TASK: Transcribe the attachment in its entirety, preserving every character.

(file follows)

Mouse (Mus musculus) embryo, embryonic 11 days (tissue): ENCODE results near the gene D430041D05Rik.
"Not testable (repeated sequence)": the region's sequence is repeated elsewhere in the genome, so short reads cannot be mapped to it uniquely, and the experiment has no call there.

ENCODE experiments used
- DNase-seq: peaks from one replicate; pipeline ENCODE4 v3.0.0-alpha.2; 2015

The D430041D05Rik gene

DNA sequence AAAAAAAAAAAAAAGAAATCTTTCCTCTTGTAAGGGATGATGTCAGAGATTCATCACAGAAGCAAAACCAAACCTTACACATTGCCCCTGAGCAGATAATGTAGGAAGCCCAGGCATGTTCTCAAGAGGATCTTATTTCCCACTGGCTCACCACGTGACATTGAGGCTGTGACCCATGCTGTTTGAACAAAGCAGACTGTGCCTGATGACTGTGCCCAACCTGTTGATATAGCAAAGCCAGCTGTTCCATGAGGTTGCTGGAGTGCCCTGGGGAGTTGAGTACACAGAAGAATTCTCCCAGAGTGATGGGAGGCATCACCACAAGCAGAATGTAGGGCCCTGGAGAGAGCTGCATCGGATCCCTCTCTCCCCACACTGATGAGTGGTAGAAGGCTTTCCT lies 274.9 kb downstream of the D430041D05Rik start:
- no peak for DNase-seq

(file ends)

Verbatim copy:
Mouse (Mus musculus) embryo, embryonic 11 days (tissue): ENCODE results near the gene D430041D05Rik.
"Not testable (repeated sequence)": the region's sequence is repeated elsewhere in the genome, so short reads cannot be mapped to it uniquely, and the experiment has no call there.

ENCODE experiments used
- DNase-seq: peaks from one replicate; pipeline ENCODE4 v3.0.0-alpha.2; 2015

The D430041D05Rik gene

DNA sequence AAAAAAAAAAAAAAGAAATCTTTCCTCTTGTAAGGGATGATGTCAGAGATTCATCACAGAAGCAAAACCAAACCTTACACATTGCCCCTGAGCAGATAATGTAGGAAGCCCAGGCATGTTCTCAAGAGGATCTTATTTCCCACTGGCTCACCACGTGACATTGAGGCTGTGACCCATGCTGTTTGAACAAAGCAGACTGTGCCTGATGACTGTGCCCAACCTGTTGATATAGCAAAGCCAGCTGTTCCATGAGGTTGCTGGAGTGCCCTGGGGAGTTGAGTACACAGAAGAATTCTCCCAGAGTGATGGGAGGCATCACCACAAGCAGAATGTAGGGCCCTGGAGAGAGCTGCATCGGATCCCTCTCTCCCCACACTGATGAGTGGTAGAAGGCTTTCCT lies 274.9 kb downstream of the D430041D05Rik start:
- no peak for DNase-seq